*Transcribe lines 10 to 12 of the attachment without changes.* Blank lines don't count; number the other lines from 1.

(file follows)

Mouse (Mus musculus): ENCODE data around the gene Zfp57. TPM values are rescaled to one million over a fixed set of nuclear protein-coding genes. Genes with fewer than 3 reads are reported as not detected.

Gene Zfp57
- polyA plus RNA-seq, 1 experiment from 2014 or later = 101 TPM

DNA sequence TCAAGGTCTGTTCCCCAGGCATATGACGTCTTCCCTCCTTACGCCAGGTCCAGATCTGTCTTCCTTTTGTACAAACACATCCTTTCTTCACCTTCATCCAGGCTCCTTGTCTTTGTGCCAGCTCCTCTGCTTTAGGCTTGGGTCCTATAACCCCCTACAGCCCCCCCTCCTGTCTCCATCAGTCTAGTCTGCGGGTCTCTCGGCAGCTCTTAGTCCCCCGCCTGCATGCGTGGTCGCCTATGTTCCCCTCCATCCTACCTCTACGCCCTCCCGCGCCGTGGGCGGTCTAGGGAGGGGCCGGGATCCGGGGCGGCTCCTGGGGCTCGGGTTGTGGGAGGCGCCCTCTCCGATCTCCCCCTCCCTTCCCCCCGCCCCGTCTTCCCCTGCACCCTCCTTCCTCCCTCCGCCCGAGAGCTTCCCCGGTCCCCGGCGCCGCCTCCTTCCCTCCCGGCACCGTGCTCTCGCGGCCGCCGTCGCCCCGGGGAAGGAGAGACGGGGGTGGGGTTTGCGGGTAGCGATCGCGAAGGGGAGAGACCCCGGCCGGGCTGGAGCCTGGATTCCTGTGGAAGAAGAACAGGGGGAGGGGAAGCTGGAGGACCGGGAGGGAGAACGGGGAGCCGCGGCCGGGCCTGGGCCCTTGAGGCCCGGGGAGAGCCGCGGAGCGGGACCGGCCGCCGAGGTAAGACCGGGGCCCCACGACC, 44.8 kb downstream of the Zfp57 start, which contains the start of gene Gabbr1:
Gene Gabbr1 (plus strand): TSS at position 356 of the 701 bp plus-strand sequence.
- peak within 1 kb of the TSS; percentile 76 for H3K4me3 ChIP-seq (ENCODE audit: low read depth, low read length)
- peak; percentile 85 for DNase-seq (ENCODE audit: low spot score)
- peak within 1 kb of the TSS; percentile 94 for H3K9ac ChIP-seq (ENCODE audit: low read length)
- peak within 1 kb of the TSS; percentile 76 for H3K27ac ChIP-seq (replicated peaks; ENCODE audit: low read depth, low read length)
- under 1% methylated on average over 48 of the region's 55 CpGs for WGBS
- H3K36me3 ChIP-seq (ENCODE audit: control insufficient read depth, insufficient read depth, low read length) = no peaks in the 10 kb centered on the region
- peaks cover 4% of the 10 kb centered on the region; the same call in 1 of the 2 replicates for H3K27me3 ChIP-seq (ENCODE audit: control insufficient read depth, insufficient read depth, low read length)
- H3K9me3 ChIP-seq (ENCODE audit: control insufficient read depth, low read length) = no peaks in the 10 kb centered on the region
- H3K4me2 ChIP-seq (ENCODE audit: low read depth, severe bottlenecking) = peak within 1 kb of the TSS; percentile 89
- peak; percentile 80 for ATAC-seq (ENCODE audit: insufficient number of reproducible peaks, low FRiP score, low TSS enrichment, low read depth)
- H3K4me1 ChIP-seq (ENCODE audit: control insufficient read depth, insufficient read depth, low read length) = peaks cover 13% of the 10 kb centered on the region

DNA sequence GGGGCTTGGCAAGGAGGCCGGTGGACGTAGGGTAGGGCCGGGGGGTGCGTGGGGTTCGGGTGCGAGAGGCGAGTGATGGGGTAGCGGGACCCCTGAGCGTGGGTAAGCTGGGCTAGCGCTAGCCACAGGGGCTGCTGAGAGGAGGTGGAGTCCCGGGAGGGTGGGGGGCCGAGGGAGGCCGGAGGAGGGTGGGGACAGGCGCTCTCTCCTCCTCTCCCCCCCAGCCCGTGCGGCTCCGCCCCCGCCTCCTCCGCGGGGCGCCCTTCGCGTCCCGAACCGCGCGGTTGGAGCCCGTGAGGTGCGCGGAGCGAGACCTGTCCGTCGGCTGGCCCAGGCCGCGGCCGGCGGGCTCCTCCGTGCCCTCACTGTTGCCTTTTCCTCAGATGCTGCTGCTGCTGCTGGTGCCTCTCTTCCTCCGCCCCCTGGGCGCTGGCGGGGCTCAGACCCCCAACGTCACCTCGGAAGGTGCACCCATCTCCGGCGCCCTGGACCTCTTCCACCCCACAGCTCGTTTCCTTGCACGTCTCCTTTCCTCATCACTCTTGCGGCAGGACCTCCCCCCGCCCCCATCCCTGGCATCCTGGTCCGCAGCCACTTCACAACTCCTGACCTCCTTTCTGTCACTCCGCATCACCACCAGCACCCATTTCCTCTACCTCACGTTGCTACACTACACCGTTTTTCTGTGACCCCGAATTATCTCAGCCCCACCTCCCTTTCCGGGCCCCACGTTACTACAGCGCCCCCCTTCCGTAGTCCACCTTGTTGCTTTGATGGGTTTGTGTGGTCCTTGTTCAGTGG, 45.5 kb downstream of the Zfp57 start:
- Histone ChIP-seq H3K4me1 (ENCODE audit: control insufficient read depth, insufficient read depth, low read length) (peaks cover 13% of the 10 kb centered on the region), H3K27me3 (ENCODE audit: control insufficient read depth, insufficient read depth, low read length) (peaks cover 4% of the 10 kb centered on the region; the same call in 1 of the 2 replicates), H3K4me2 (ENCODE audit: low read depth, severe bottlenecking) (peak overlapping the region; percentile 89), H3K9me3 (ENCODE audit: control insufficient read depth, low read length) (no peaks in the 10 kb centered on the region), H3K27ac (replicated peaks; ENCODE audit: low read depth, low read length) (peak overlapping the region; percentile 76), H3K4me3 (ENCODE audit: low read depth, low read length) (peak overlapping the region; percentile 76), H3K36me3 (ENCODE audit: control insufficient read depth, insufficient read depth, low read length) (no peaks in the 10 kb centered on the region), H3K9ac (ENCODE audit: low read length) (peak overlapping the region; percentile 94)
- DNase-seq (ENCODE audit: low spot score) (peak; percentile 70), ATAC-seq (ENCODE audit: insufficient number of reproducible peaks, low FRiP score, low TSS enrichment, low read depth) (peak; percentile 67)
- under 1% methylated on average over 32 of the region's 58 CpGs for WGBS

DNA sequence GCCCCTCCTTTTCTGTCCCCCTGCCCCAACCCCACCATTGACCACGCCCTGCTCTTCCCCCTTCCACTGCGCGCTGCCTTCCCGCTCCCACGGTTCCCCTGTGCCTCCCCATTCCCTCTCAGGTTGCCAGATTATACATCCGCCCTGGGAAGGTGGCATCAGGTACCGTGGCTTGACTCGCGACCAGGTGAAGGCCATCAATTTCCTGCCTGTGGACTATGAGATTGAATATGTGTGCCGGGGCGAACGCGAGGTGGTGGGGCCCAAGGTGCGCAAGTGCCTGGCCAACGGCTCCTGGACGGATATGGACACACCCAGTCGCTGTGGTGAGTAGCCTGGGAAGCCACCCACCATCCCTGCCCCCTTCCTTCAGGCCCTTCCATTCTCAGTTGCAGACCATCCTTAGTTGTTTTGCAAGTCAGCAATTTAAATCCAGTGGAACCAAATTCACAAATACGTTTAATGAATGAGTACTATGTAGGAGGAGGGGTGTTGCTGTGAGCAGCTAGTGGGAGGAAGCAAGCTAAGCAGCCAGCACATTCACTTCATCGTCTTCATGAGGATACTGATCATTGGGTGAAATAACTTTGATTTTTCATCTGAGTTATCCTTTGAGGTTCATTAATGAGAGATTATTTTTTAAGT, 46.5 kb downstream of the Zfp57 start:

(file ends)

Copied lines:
- under 1% methylated on average over 48 of the region's 55 CpGs for WGBS
- H3K36me3 ChIP-seq (ENCODE audit: control insufficient read depth, insufficient read depth, low read length) = no peaks in the 10 kb centered on the region
- peaks cover 4% of the 10 kb centered on the region; the same call in 1 of the 2 replicates for H3K27me3 ChIP-seq (ENCODE audit: control insufficient read depth, insufficient read depth, low read length)